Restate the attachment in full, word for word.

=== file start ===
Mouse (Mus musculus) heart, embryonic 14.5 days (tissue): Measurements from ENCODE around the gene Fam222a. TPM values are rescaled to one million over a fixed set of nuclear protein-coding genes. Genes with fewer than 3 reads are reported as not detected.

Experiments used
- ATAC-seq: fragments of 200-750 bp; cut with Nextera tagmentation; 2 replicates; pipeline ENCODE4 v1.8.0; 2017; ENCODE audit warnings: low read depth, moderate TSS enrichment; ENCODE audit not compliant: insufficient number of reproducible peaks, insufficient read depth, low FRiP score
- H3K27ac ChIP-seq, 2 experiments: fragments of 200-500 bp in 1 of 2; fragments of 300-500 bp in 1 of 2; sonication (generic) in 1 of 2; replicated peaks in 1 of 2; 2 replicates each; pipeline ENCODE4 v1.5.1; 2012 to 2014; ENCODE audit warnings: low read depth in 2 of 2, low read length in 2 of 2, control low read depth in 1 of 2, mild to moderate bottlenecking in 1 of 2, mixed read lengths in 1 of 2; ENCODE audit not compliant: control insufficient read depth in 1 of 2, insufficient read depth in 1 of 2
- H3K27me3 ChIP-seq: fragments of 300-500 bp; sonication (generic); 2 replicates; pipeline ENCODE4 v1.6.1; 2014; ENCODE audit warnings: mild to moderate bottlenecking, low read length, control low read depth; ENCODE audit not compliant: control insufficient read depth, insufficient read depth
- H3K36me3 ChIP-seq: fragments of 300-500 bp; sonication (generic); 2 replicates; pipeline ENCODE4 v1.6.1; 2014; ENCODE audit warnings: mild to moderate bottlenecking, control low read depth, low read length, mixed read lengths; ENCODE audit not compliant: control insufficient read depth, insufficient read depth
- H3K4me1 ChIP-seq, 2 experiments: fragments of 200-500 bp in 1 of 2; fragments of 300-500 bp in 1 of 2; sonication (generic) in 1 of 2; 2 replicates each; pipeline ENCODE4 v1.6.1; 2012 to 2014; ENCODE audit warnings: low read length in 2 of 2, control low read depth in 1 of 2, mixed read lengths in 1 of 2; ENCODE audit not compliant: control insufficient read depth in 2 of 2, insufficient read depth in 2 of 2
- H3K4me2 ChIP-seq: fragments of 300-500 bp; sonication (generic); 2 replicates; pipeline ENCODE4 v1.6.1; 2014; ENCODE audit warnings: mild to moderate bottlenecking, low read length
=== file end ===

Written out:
Mouse (Mus musculus) heart, embryonic 14.5 days (tissue): Measurements from ENCODE around the gene Fam222a. TPM values are rescaled to one million over a fixed set of nuclear protein-coding genes. Genes with fewer than 3 reads are reported as not detected.

Experiments used
- ATAC-seq: fragments of 200-750 bp; cut with Nextera tagmentation; 2 replicates; pipeline ENCODE4 v1.8.0; 2017; ENCODE audit warnings: low read depth, moderate TSS enrichment; ENCODE audit not compliant: insufficient number of reproducible peaks, insufficient read depth, low FRiP score
- H3K27ac ChIP-seq, 2 experiments: fragments of 200-500 bp in 1 of 2; fragments of 300-500 bp in 1 of 2; sonication (generic) in 1 of 2; replicated peaks in 1 of 2; 2 replicates each; pipeline ENCODE4 v1.5.1; 2012 to 2014; ENCODE audit warnings: low read depth in 2 of 2, low read length in 2 of 2, control low read depth in 1 of 2, mild to moderate bottlenecking in 1 of 2, mixed read lengths in 1 of 2; ENCODE audit not compliant: control insufficient read depth in 1 of 2, insufficient read depth in 1 of 2
- H3K27me3 ChIP-seq: fragments of 300-500 bp; sonication (generic); 2 replicates; pipeline ENCODE4 v1.6.1; 2014; ENCODE audit warnings: mild to moderate bottlenecking, low read length, control low read depth; ENCODE audit not compliant: control insufficient read depth, insufficient read depth
- H3K36me3 ChIP-seq: fragments of 300-500 bp; sonication (generic); 2 replicates; pipeline ENCODE4 v1.6.1; 2014; ENCODE audit warnings: mild to moderate bottlenecking, control low read depth, low read length, mixed read lengths; ENCODE audit not compliant: control insufficient read depth, insufficient read depth
- H3K4me1 ChIP-seq, 2 experiments: fragments of 200-500 bp in 1 of 2; fragments of 300-500 bp in 1 of 2; sonication (generic) in 1 of 2; 2 replicates each; pipeline ENCODE4 v1.6.1; 2012 to 2014; ENCODE audit warnings: low read length in 2 of 2, control low read depth in 1 of 2, mixed read lengths in 1 of 2; ENCODE audit not compliant: control insufficient read depth in 2 of 2, insufficient read depth in 2 of 2
- H3K4me2 ChIP-seq: fragments of 300-500 bp; sonication (generic); 2 replicates; pipeline ENCODE4 v1.6.1; 2014; ENCODE audit warnings: mild to moderate bottlenecking, low read length